Changeover – The Key Number When Buying and Selling

If the market is rising or falling in price, the crucial number when it comes to buying and selling is the changeover number. Simply put, buy high/sell high or sell low/buy low. The market is relevant if you are buying and selling at the one time. Surprisingly, not everyone wins when the market is rising and not everyone loses when the market is falling.

When prices are under pressure, many people are finding that it is the best possible environment to upgrade their existing home. Conversely, many people resist current market prices because they are downgrading therefore losing too much on their sale and not making enough up on the purchase.

As the real estate market gyrates, there will be beneficiaries and casualties. For simplicity, every person looking to buy and sell in the current market needs to be aware of one number, their changeover number.


What is the total cost of buying and selling? Work out on paper the total transaction costs, the difference between your selling price and purchase price and any improvements that may need to be made. The sum total of these costs is your changeover number. This is the amount you will need to put into the transaction, whether it be in cash or borrowings.

Upgraders are the winners when the market is falling. But, if they focus on how much their existing property has fallen, they won’t see it that way. The reason upgraders are the ultimate winners in a falling market is the property they are purchasing drops in value more than the property they are selling. If you are selling a $400,000 home to buy a $650,000 home, a 10% drop in the market means your existing home drops $40,000, but the home you are purchasing comes back by $65,000.

Furthermore, most real estate transaction costs are based on a percentage formula i.e sales commissions, stamp duty, mortgage insurance etc. The 10% drop in the market can also result in a 10% drop in transactions costs.

In a strong market, there are fewer sellers than buyers. When the market drops, it does so because there are more sellers than buyers. People whom have sold first in a falling market also find more stock (more options) on market than they expected. This choice can result in a less compromised purchase.


People looking to unlock the equity in their home can come out of a falling market worse off for the same reasons upgraders benefit. If you are downsizing to capitalise on the value of your home, the stronger the market the better it is for you. Generally speaking, baby boomers are the most likely segment of the market downgrading. With superannuation funds under performing in recent times, many baby boomers are looking at their homes as their nest egg.


Investors can focus on income or growth. In recent times, capital growth has been all the focus for investors. When the market tightens, focus shifts to income, both for investors entering the market and existing investors looking to maximise their returns. As the housing market becomes less affordable to enter particularly in the capital cities, we will see continued upward pressure on rents.

Investors buy for profit, so ultimately only a rising market is of interest to investors. It depends on whether one takes a short or long term view when investing though. Quite often the best value can be found when the market is falling. Every property sells well when the market is rising, but properties with flaws can underperform in a weak market. When clearance rates are low, properties requiring work or that are not priced correctly from the outset get left on the shelf. In turn, renovators and developers that have been squeezed out in recent times may find opportunities emerge.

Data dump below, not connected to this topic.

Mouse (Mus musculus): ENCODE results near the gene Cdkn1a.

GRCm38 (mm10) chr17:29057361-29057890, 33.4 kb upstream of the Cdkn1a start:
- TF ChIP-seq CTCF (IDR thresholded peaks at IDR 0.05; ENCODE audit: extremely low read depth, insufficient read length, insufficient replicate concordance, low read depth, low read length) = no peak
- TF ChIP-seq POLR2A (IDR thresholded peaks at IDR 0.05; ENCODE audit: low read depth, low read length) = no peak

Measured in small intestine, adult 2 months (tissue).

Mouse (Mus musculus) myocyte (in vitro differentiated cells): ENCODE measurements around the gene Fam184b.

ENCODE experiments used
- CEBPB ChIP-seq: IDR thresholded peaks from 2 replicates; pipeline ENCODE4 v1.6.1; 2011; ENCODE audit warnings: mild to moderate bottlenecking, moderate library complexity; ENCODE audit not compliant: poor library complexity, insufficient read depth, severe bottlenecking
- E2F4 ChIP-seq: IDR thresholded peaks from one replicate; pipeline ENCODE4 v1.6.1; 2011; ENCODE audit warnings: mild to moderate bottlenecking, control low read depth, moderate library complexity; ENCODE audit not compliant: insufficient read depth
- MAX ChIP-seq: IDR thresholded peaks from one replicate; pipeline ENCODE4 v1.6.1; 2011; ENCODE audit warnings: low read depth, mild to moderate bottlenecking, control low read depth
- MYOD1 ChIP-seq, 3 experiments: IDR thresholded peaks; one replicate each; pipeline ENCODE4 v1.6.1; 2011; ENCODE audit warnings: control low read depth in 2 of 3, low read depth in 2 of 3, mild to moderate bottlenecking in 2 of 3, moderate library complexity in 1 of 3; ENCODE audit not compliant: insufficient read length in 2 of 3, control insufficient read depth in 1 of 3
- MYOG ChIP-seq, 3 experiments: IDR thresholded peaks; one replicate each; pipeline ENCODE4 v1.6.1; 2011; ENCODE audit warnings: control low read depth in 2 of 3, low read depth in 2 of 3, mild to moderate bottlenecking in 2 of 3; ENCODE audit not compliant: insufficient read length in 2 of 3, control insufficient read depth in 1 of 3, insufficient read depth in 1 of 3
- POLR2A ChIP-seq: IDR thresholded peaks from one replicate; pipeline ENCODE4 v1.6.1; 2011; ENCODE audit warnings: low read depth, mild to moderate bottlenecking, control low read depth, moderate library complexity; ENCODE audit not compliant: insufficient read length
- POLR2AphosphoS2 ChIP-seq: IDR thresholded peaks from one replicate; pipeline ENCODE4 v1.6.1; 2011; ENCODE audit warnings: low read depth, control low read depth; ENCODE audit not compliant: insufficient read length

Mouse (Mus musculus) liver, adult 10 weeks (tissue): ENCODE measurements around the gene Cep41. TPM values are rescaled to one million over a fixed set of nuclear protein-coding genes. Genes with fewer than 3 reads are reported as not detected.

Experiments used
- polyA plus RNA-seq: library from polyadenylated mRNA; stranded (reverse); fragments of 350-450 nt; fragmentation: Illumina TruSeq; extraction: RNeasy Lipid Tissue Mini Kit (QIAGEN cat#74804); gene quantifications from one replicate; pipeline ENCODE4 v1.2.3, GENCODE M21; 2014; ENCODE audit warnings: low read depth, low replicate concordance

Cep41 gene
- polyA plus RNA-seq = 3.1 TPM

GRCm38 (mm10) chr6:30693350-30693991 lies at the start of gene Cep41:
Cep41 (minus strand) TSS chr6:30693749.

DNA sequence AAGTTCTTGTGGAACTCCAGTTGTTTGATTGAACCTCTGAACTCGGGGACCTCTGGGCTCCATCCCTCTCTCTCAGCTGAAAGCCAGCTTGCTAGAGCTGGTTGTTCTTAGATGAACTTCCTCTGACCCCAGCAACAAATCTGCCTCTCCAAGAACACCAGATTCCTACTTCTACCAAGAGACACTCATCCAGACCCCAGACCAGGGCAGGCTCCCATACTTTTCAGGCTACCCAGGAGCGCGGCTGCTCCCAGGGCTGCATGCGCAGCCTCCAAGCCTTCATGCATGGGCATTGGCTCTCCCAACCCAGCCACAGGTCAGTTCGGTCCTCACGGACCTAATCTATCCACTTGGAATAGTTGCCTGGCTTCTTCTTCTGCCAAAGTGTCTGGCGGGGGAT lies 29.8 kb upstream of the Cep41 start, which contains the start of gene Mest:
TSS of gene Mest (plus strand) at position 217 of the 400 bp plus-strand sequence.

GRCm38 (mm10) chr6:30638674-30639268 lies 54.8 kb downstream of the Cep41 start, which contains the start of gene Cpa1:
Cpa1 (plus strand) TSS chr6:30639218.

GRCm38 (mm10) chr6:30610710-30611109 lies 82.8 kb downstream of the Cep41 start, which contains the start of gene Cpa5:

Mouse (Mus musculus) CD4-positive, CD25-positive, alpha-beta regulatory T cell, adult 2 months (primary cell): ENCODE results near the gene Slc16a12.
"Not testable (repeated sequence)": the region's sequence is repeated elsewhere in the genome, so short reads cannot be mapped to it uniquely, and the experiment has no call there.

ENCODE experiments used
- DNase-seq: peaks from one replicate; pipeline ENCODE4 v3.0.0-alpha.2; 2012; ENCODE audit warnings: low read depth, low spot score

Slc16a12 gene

Before you buy a property, it is always good to establish the objective of the purchase. Are you chasing a certain percentage return? Are you “investing” purely for capital growth? (If so, this could be speculating not investing.) Are you buying & renovating with a view to attaining certain profit margin?

Prior to the height of the market, putting your name on a contract meant investors would make money. This is less likely going forward, with housing prices set to remain stable.

First Home Buyers

Entering the market was set to be made easier with the Morrison Governments roll out of the First Home Buyer Deposit Scheme. However the roll out has been less than smooth sailing, with lots of confusion around the terms and conditions and limited spots for applicants.

There are two key numbers for first home buyers when entering the market. Firstly, saving a large enough deposit to enter the market and secondly knowing exactly how much it costs to run a property. Every cost from mortgage repayments to council rates to strata levies should be broken down into a figure amounting to the weekly running cost of the property. This then needs to be balanced against income and lifestyle to see if the purchase is sustainable. Leasing out the second bedroom (and third if applicable) is a great way for first home buyers to manage the mortgage in the first few years – however it is important to note that some banks do not classify board as income.

Regardless of what category you may fit into, you have more chance of succeeding in real estate if you have a written plan that is simple. If the plan does not work on paper, it has no chance of working in reality!

Article inspired by Peter O’Malley’s original article, Author of “Inside Real Estate”

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